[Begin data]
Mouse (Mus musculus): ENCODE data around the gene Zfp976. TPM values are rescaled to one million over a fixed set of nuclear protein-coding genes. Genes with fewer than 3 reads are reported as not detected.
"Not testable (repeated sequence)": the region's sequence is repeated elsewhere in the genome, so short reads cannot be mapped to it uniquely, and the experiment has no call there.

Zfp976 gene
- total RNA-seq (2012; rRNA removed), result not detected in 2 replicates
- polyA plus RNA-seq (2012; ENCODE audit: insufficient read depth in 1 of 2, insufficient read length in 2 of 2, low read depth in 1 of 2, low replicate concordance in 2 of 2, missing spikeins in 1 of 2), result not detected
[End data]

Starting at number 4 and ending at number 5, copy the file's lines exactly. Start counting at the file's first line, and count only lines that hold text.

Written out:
- total RNA-seq (2012; rRNA removed), result not detected in 2 replicates
- polyA plus RNA-seq (2012; ENCODE audit: insufficient read depth in 1 of 2, insufficient read length in 2 of 2, low read depth in 1 of 2, low replicate concordance in 2 of 2, missing spikeins in 1 of 2), result not detected